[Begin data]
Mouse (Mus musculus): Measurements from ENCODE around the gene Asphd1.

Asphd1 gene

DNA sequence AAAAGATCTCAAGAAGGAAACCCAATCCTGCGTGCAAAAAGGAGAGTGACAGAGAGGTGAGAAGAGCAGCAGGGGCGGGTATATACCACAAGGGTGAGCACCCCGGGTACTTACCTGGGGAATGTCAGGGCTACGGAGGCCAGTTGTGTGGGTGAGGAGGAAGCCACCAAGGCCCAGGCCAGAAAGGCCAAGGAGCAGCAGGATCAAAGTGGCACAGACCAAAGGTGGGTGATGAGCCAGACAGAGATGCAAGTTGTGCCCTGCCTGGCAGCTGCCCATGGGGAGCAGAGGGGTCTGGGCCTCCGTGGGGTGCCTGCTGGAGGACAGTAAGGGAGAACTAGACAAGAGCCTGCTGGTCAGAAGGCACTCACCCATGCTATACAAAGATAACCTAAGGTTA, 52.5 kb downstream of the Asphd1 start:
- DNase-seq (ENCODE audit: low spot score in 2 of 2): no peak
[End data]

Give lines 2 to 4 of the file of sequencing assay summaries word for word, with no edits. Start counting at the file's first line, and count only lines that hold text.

Asphd1 gene

DNA sequence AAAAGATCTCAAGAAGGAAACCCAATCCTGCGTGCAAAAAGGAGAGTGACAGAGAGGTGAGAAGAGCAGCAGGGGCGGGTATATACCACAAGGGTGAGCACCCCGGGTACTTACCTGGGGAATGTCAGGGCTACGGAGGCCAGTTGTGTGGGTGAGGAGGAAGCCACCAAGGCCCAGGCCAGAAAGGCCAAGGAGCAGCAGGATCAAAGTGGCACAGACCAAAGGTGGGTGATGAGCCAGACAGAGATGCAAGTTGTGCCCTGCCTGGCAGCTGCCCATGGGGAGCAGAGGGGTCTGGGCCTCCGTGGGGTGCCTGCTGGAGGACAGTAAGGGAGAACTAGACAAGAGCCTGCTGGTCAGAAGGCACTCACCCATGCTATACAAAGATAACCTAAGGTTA, 52.5 kb downstream of the Asphd1 start:
- DNase-seq (ENCODE audit: low spot score in 2 of 2): no peak